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According to this Pitts Theology Library Research Guide, The two styles most commonly used in theology are SBL and Chicago style. It is important to note that SBL style suggests that users check the Chicago Manual if a question is not specifically answered in the SBL Handbook. SBL Handbook of Style: For Ancient Near Eastern, Biblical, and Early ...


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Most Modern Christian works use footnotes except for scripture which is always cited inline. Early works which predate modern citation styles use the author's name or the common identifier for a work when an author was known for more than one work, as many works had no titles, page numbers or publishers in a narrative citation style (the citation, what there ...


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I don't think this is grammatically correct for anything. Is "Religion" the title, and (I'm sure you've all heard of this before). a subtitle? If so, I think it's a weird subtitle, and it's weird to put your subtitle in parentheses. If this is the body of your essay, then you have the serious problem that "Religion" (I'm sure you've all heard of this ...


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If your source of information was the YouTube video, then you cite the YouTube video. If you're using some specific style guide -- MLA or APA or whatever -- follow their format for citing a web site. If not, make up something consistent with what you're using for paper sources.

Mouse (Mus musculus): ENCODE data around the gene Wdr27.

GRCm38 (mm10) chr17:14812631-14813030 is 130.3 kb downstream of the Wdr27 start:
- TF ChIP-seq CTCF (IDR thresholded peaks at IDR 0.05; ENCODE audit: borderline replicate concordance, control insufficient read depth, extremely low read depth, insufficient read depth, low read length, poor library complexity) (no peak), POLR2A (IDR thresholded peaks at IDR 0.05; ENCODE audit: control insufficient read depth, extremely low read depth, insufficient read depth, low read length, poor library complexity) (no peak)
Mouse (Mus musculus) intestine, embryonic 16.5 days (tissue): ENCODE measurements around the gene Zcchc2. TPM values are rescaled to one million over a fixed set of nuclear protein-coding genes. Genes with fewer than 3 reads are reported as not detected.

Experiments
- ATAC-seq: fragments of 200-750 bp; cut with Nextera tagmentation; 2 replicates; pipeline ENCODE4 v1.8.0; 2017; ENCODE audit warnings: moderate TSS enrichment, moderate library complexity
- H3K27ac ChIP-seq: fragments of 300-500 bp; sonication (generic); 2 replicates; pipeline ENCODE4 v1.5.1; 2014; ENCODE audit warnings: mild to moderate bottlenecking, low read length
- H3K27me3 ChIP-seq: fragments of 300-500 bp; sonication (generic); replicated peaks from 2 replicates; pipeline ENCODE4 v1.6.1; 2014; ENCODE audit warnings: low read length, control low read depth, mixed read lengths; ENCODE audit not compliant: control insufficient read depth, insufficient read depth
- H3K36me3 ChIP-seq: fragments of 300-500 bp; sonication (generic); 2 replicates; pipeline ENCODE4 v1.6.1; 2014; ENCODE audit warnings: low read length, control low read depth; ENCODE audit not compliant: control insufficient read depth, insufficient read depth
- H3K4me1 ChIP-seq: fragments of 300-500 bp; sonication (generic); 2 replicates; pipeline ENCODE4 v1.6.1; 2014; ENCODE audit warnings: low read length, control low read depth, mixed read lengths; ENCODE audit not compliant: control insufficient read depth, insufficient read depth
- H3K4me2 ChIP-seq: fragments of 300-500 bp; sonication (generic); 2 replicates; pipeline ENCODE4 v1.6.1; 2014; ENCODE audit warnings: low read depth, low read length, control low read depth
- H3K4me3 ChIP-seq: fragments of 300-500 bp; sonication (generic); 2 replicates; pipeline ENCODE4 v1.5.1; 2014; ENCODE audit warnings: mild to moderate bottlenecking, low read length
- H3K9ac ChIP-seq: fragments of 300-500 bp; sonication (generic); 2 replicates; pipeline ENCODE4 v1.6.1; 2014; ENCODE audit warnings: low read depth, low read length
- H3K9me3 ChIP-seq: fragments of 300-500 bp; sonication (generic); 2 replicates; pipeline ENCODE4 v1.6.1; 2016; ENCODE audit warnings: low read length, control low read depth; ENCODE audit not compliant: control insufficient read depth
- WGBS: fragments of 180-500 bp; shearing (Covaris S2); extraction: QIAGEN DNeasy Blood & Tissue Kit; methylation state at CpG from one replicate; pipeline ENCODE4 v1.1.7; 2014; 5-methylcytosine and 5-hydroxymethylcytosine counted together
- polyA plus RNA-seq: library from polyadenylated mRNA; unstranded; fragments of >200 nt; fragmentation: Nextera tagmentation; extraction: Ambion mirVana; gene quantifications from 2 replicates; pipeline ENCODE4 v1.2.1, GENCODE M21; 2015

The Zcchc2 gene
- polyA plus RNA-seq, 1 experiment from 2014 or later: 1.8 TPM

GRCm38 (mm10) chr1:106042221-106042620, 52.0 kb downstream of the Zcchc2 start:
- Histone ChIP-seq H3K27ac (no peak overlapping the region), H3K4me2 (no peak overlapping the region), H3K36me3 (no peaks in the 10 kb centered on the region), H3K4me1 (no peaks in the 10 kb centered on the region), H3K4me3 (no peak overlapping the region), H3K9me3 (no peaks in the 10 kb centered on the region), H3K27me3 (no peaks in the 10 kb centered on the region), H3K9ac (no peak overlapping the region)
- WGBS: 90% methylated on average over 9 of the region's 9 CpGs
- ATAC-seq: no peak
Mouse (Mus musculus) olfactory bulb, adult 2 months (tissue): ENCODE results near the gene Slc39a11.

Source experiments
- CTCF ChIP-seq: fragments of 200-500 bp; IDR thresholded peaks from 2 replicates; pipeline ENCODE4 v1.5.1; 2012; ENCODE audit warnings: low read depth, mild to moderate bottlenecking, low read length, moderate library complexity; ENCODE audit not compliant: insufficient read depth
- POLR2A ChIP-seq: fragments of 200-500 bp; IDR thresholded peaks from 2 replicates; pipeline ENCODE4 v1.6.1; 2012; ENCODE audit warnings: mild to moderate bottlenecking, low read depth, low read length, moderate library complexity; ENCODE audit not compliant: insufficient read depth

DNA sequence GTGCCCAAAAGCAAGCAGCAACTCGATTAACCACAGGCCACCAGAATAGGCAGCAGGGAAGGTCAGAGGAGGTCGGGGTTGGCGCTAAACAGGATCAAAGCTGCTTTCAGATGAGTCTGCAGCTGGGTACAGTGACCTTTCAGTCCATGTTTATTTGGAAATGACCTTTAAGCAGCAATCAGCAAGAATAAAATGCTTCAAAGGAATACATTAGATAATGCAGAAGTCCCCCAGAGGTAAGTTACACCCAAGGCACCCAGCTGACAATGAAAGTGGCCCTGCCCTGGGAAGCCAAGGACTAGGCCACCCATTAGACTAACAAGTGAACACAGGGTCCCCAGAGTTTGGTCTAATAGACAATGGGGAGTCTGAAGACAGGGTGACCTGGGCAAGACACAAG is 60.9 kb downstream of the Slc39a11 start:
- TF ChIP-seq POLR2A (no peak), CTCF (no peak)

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You would need to cite the fact that it's a new edition, purely because the page numbers might be different to the old edition. So that your reader can find the exact citation using your reference, you should always be as specific about which edition you're using as you can be. From the OWL at Purdue (my go-to site for MLA): A Subsequent Edition ...


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I hate to just answer with links, but this resource is invaluable: https://owl.english.purdue.edu/owl/resource/747/01/


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When a subsequent quotation is from the same work as the previous one, a page number is enough: In Bob Foo's novel Living the Internet Life, the protagonist is posting comments on websites. His first comment is met with enthusiastic upvoting (34). The protagonist is happy and decides to post more comments (38).


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MLA style guide recommends the following when it comes to referencing other works in your title: Use quotation marks and/or italics when referring to other works in your title, just as you would in your text: Fear and Loathing in Las Vegas as Morality Play; Human Weariness in "After Apple Picking"